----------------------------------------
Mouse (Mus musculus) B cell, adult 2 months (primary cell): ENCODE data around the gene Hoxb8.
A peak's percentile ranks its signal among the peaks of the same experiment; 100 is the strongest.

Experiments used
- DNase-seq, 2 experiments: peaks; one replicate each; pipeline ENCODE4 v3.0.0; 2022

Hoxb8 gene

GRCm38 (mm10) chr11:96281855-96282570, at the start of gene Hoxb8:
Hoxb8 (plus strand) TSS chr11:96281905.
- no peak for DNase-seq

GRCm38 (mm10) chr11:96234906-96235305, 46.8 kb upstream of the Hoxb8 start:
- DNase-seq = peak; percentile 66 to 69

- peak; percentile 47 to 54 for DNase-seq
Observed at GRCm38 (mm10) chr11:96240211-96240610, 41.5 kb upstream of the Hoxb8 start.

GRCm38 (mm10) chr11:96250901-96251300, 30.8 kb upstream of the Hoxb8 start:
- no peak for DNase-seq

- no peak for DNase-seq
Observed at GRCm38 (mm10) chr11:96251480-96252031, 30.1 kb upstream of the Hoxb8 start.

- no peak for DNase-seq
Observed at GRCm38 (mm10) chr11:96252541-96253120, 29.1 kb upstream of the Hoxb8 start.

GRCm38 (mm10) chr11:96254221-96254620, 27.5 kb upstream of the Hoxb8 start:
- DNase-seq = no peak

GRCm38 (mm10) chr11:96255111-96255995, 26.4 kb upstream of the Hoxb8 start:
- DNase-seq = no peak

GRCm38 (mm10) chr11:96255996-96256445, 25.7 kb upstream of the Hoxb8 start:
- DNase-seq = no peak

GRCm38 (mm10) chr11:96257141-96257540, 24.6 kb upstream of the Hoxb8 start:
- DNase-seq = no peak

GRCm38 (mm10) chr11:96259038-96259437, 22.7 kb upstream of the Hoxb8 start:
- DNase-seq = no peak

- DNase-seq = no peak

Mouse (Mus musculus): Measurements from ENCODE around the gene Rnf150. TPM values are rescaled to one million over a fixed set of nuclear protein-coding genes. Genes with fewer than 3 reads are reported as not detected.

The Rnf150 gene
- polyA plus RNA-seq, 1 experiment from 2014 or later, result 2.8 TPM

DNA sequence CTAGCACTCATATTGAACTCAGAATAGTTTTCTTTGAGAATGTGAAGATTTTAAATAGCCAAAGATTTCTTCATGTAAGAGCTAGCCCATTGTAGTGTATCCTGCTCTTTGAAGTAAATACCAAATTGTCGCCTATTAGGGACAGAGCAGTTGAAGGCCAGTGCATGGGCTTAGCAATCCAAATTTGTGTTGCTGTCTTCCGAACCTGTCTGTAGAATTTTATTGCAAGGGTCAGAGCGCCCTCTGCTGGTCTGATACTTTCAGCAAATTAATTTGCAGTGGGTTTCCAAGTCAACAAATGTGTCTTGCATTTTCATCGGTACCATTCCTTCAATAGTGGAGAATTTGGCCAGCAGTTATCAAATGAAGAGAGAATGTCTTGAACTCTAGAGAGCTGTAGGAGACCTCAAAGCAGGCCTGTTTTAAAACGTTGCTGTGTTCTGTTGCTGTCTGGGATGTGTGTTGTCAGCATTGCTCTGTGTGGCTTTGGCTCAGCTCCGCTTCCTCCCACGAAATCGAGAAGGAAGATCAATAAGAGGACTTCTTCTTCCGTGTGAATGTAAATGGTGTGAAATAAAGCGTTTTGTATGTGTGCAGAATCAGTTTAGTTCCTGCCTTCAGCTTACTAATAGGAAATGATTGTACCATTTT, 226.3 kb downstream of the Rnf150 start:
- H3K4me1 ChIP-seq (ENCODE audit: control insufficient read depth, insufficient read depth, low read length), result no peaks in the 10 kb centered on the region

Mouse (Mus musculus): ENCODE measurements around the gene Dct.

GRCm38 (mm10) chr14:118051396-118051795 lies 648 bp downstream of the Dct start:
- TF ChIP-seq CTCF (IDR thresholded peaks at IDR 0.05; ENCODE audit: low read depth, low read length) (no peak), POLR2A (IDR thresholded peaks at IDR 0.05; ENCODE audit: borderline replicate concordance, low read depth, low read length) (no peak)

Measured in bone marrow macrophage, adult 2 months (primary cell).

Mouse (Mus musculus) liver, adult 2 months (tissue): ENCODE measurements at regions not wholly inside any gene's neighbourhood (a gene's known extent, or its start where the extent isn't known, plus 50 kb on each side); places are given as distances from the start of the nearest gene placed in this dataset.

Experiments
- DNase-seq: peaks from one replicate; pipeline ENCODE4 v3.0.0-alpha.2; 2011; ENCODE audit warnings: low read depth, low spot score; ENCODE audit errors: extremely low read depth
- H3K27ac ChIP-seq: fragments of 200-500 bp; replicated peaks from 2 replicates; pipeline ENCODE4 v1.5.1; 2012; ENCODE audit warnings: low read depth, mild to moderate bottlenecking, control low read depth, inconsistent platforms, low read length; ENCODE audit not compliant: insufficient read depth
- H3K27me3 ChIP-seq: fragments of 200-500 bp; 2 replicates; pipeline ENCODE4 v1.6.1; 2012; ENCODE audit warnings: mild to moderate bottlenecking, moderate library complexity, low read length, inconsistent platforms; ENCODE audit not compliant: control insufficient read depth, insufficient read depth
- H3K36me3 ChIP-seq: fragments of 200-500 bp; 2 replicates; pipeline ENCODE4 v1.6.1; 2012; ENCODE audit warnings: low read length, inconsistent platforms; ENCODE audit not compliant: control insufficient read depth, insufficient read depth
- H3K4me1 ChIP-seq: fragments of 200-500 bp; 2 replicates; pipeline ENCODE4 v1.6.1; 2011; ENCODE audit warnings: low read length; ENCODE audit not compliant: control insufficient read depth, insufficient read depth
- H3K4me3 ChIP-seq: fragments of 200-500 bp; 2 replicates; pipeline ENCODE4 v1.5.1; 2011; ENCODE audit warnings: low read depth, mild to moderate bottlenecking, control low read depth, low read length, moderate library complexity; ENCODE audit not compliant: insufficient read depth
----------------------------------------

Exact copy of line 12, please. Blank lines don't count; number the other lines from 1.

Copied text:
Observed at GRCm38 (mm10) chr11:96240211-96240610, 41.5 kb upstream of the Hoxb8 start.